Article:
A new year brings a fresh start, a clean slate, and the inevitable New Year’s resolution to be better or do better…at something. Maybe you want to be more active, to floss more often, to eat healthier, or quit smoking; whatever it is, you’re making a promise to yourself to achieve the goal, the ideal, the perfect version of yourself.
So, here we are again. Christmas time. A time of generosity, warmth and love. And presents, and malls, and Santa pictures, and creepy Elves on Shelves and entitled children, and crowds, and over-priced wrapping paper, and Christmas baking, and mess, and … *sigh*
As is tradition with most parents, the house is gradually being tran
sformed into a half-assed version of the holiday home decor posts we see on Pinterest. We listen patiently to our kids’ long list of unreasonably priced toys they want,no…need to have. We brave the crowded malls, searching and snatching up every trinket we can find. We buy the baking supplies and Christmas cookie cutters for an afternoon of keeping our mucus-munchers from eating raw shortbread batter, or “baking”. And after a whole month of trying to “make memories” for our booger bandits, we’re exhausted, deflated, and quite frankly, hung over from Christmas with very little show for it. That’s not what the holiday season is supposed to be about.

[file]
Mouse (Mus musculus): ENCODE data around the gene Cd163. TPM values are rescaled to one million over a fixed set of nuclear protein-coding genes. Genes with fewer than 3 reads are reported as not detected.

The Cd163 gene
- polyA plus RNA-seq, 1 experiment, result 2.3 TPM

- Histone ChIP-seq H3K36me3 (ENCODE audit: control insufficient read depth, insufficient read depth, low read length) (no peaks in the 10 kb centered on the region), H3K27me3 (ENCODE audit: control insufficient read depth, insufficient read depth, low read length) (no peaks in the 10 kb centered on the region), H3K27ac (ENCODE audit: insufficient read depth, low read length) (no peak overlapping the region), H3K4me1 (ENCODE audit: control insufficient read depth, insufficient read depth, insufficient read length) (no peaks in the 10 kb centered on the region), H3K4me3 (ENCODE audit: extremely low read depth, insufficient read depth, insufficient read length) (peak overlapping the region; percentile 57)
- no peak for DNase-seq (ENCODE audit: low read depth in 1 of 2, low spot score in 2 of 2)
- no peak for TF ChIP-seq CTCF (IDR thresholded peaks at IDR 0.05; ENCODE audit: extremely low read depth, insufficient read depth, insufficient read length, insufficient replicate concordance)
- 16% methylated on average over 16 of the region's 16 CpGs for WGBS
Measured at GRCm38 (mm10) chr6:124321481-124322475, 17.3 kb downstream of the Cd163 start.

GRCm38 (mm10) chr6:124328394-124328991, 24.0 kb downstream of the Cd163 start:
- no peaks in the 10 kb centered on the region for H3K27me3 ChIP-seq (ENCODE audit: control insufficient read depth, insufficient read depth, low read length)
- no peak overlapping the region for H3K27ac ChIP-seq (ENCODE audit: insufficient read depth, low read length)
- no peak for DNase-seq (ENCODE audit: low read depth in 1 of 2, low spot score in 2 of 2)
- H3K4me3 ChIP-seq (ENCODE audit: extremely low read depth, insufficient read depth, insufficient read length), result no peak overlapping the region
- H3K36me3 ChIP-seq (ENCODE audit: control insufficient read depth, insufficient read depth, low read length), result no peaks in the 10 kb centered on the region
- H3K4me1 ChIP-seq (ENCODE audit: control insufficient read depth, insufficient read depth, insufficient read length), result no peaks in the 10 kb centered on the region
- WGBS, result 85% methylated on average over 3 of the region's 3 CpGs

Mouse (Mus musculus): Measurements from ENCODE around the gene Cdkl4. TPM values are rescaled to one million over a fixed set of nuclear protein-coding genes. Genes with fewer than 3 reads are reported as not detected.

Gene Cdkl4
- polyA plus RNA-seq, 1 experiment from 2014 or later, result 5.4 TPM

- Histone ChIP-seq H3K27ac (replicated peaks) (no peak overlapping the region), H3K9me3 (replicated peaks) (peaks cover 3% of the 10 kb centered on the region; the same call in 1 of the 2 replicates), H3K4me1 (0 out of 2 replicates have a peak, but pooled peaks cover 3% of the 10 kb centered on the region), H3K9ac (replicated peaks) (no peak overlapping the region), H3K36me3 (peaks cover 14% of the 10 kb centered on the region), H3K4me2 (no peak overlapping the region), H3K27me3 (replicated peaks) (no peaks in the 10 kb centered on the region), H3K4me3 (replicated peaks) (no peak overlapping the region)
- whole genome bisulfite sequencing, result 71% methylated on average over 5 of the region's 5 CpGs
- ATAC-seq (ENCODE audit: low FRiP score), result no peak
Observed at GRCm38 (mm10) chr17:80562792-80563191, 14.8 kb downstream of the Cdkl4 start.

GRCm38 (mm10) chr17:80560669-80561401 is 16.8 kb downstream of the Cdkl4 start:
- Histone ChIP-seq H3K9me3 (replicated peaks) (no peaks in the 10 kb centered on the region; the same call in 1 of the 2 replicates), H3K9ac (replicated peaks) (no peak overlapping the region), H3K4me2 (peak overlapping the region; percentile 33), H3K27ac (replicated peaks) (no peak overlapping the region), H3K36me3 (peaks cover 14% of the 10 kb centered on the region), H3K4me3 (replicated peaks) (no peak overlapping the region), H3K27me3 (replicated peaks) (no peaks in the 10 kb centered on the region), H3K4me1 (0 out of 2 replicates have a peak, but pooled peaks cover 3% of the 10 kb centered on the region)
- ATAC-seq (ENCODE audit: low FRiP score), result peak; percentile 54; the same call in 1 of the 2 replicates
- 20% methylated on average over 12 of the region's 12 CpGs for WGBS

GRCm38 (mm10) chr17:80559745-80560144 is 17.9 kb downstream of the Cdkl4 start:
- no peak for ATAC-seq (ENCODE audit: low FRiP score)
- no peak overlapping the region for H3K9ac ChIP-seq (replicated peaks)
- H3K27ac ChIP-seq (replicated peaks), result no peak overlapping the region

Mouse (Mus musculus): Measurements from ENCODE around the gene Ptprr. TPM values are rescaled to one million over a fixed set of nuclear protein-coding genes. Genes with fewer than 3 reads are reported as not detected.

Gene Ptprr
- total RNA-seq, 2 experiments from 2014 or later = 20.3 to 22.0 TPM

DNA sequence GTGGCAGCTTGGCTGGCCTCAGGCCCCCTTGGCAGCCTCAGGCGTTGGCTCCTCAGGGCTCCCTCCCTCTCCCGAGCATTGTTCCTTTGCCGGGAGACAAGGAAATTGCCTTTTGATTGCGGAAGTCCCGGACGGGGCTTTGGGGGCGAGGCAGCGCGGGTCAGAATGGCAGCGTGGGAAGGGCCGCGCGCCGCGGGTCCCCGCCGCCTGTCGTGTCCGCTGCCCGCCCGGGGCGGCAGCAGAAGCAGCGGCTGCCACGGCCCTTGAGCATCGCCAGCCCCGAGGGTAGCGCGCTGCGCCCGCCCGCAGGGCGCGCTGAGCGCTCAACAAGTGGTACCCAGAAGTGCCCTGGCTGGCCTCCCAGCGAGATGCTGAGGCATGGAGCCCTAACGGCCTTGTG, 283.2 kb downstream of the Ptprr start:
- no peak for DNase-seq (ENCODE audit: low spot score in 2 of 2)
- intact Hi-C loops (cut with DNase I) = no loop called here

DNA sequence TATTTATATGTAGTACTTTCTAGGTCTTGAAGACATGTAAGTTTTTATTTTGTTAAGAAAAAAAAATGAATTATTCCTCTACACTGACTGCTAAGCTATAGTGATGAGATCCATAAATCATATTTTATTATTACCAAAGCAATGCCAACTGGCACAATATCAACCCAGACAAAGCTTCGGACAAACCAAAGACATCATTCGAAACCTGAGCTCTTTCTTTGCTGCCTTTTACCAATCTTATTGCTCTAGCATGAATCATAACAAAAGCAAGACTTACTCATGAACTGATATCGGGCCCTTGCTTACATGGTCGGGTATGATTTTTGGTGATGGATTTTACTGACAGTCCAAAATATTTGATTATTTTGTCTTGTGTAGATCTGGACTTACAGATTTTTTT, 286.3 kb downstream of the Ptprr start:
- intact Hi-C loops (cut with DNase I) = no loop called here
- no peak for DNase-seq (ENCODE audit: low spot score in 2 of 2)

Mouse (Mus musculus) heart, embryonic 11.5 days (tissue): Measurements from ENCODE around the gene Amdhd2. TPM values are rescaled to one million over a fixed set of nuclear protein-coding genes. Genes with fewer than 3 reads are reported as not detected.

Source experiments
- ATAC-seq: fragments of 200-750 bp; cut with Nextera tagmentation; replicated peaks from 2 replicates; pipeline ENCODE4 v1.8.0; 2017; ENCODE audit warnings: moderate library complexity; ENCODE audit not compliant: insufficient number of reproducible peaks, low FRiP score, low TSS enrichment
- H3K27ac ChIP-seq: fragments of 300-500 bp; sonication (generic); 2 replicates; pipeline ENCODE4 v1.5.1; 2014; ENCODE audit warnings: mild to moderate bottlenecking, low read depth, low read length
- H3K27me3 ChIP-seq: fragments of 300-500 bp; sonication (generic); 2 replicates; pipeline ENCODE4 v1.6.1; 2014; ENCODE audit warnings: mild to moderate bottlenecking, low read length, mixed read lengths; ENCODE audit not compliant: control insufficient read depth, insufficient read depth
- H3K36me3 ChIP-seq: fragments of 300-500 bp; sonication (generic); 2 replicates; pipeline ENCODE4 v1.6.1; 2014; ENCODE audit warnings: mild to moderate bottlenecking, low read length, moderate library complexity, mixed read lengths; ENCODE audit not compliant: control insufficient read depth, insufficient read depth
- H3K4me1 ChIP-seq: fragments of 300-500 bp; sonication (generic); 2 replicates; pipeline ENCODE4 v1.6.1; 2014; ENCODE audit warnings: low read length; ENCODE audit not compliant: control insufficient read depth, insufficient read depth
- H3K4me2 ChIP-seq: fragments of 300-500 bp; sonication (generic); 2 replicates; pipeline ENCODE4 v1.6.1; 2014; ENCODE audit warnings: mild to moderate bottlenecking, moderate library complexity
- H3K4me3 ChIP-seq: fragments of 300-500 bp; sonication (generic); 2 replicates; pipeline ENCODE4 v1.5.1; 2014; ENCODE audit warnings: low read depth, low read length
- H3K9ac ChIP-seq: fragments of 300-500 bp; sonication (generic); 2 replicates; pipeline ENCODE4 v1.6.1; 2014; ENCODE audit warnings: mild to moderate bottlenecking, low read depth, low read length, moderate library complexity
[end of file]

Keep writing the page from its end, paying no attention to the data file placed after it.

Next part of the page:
It’s that time of year again. Time to pick out wee outfits and wee shoes and frilly blouses they’ll never wear again and plop them down on some weird guy’s lap so they can whisper in his ear and tell him what they want for Christmas. A truly magical moment. That being said, we always seem to find a way to make this Christmas tradition happen. A lot of times, it ends up a complete gong show, but take a look at the hacks I rocked with my daughter and at the very least, you’ll have done everything humanly possible do to get that perfect picture with Santa Claus.
Postpartum depression is the single hardest thing I’ve ever had to contend with in my life. Don’t get me wrong, giving birth was no picnic either, but having my recovery sabotaged by a dirty little mental illness just made everything so much harder.
Postpartum depression is a sneaky little bastard that creeps up on you when you least expect it. It hides in and among your already-raging hormones, stealthily camouflaging itself, and prays not to get caught.
But I did. I caught that bugger red-handed, treated it and now I’m the best mom I can be.
But how do you Know You Have postpartum depression?
Before I became a mother, I was nice. I was friendly and giving and kind. I wasn’t selfish or mean. I hardly ever got angry. I’d go out of my way to help my friends. They trusted me. They thought I was a good person. I was well-liked and reliable. I wasn’t a bitch.